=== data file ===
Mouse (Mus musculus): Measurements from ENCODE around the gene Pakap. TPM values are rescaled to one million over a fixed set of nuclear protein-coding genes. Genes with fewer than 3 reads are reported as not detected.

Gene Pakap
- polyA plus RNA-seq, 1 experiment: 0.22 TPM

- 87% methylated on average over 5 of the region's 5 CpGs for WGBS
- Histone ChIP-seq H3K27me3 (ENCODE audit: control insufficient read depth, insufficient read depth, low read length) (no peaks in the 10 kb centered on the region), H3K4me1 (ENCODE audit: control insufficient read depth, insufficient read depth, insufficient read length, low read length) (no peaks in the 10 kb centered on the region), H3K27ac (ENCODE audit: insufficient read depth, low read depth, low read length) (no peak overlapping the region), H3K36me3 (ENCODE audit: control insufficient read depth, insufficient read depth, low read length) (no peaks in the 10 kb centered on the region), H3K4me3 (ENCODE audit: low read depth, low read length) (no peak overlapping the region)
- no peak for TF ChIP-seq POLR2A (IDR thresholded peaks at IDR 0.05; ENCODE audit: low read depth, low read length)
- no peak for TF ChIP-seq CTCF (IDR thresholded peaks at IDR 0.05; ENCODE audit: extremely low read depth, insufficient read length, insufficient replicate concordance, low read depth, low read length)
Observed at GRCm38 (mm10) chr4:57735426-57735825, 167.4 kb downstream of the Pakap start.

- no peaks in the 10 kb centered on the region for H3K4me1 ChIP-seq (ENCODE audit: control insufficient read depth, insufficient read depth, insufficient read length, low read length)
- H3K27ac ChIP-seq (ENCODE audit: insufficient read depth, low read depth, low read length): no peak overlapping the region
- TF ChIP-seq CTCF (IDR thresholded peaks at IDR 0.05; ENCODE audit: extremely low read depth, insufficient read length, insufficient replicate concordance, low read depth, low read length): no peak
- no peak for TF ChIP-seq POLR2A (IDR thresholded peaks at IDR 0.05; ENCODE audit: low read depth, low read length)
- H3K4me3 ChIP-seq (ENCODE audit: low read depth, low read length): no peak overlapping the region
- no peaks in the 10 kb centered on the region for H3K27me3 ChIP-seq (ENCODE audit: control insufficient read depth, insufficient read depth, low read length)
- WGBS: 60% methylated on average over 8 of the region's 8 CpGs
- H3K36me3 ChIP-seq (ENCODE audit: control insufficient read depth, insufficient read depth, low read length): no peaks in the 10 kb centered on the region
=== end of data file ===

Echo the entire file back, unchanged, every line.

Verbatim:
Mouse (Mus musculus): Measurements from ENCODE around the gene Pakap. TPM values are rescaled to one million over a fixed set of nuclear protein-coding genes. Genes with fewer than 3 reads are reported as not detected.

Gene Pakap
- polyA plus RNA-seq, 1 experiment: 0.22 TPM

- 87% methylated on average over 5 of the region's 5 CpGs for WGBS
- Histone ChIP-seq H3K27me3 (ENCODE audit: control insufficient read depth, insufficient read depth, low read length) (no peaks in the 10 kb centered on the region), H3K4me1 (ENCODE audit: control insufficient read depth, insufficient read depth, insufficient read length, low read length) (no peaks in the 10 kb centered on the region), H3K27ac (ENCODE audit: insufficient read depth, low read depth, low read length) (no peak overlapping the region), H3K36me3 (ENCODE audit: control insufficient read depth, insufficient read depth, low read length) (no peaks in the 10 kb centered on the region), H3K4me3 (ENCODE audit: low read depth, low read length) (no peak overlapping the region)
- no peak for TF ChIP-seq POLR2A (IDR thresholded peaks at IDR 0.05; ENCODE audit: low read depth, low read length)
- no peak for TF ChIP-seq CTCF (IDR thresholded peaks at IDR 0.05; ENCODE audit: extremely low read depth, insufficient read length, insufficient replicate concordance, low read depth, low read length)
Observed at GRCm38 (mm10) chr4:57735426-57735825, 167.4 kb downstream of the Pakap start.

- no peaks in the 10 kb centered on the region for H3K4me1 ChIP-seq (ENCODE audit: control insufficient read depth, insufficient read depth, insufficient read length, low read length)
- H3K27ac ChIP-seq (ENCODE audit: insufficient read depth, low read depth, low read length): no peak overlapping the region
- TF ChIP-seq CTCF (IDR thresholded peaks at IDR 0.05; ENCODE audit: extremely low read depth, insufficient read length, insufficient replicate concordance, low read depth, low read length): no peak
- no peak for TF ChIP-seq POLR2A (IDR thresholded peaks at IDR 0.05; ENCODE audit: low read depth, low read length)
- H3K4me3 ChIP-seq (ENCODE audit: low read depth, low read length): no peak overlapping the region
- no peaks in the 10 kb centered on the region for H3K27me3 ChIP-seq (ENCODE audit: control insufficient read depth, insufficient read depth, low read length)
- WGBS: 60% methylated on average over 8 of the region's 8 CpGs
- H3K36me3 ChIP-seq (ENCODE audit: control insufficient read depth, insufficient read depth, low read length): no peaks in the 10 kb centered on the region